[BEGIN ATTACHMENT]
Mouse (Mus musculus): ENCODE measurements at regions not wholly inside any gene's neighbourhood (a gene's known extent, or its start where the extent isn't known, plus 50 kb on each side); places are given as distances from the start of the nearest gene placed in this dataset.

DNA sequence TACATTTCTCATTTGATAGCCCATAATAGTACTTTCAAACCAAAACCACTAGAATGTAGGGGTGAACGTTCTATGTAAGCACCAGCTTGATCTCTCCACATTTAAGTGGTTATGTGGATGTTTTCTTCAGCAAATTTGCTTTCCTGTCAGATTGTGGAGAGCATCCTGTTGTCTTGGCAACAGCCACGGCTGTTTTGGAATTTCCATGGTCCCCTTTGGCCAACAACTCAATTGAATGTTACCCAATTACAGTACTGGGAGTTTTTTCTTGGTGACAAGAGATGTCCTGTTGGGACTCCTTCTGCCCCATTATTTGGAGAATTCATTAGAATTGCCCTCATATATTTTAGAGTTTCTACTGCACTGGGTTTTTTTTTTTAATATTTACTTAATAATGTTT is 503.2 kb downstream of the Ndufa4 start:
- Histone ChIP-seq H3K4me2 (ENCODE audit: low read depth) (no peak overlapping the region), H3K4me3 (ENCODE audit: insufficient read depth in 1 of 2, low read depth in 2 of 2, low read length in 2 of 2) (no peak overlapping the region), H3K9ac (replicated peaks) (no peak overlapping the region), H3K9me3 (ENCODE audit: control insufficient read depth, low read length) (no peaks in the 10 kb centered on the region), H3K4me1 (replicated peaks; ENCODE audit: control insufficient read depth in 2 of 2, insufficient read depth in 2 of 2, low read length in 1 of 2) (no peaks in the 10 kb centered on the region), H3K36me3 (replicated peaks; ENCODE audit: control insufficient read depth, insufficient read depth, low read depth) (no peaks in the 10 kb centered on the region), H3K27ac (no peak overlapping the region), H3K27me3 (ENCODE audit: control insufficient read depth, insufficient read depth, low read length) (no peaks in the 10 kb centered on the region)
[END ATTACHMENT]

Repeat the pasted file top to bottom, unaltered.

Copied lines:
Mouse (Mus musculus): ENCODE measurements at regions not wholly inside any gene's neighbourhood (a gene's known extent, or its start where the extent isn't known, plus 50 kb on each side); places are given as distances from the start of the nearest gene placed in this dataset.

DNA sequence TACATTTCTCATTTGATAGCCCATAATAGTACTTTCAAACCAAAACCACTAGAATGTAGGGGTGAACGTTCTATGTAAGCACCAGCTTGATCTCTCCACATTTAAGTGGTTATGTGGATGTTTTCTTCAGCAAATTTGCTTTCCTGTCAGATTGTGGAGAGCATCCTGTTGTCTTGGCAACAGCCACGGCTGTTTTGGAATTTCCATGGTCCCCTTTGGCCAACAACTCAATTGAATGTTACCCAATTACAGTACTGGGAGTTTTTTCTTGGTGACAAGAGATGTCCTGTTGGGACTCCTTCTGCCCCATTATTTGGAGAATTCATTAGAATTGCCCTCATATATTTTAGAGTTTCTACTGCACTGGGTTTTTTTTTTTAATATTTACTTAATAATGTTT is 503.2 kb downstream of the Ndufa4 start:
- Histone ChIP-seq H3K4me2 (ENCODE audit: low read depth) (no peak overlapping the region), H3K4me3 (ENCODE audit: insufficient read depth in 1 of 2, low read depth in 2 of 2, low read length in 2 of 2) (no peak overlapping the region), H3K9ac (replicated peaks) (no peak overlapping the region), H3K9me3 (ENCODE audit: control insufficient read depth, low read length) (no peaks in the 10 kb centered on the region), H3K4me1 (replicated peaks; ENCODE audit: control insufficient read depth in 2 of 2, insufficient read depth in 2 of 2, low read length in 1 of 2) (no peaks in the 10 kb centered on the region), H3K36me3 (replicated peaks; ENCODE audit: control insufficient read depth, insufficient read depth, low read depth) (no peaks in the 10 kb centered on the region), H3K27ac (no peak overlapping the region), H3K27me3 (ENCODE audit: control insufficient read depth, insufficient read depth, low read length) (no peaks in the 10 kb centered on the region)